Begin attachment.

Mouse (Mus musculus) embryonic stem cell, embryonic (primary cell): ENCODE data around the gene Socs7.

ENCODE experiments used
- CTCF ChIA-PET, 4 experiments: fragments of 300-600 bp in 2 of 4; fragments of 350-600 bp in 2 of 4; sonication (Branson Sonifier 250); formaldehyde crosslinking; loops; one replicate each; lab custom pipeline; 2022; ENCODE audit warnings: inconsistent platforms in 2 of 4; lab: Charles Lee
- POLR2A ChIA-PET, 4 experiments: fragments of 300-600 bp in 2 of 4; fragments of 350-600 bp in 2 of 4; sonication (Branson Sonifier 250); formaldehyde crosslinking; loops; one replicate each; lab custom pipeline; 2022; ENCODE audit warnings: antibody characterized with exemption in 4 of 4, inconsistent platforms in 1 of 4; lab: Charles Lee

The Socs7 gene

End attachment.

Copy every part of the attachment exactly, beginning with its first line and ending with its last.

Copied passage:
Mouse (Mus musculus) embryonic stem cell, embryonic (primary cell): ENCODE data around the gene Socs7.

ENCODE experiments used
- CTCF ChIA-PET, 4 experiments: fragments of 300-600 bp in 2 of 4; fragments of 350-600 bp in 2 of 4; sonication (Branson Sonifier 250); formaldehyde crosslinking; loops; one replicate each; lab custom pipeline; 2022; ENCODE audit warnings: inconsistent platforms in 2 of 4; lab: Charles Lee
- POLR2A ChIA-PET, 4 experiments: fragments of 300-600 bp in 2 of 4; fragments of 350-600 bp in 2 of 4; sonication (Branson Sonifier 250); formaldehyde crosslinking; loops; one replicate each; lab custom pipeline; 2022; ENCODE audit warnings: antibody characterized with exemption in 4 of 4, inconsistent platforms in 1 of 4; lab: Charles Lee

The Socs7 gene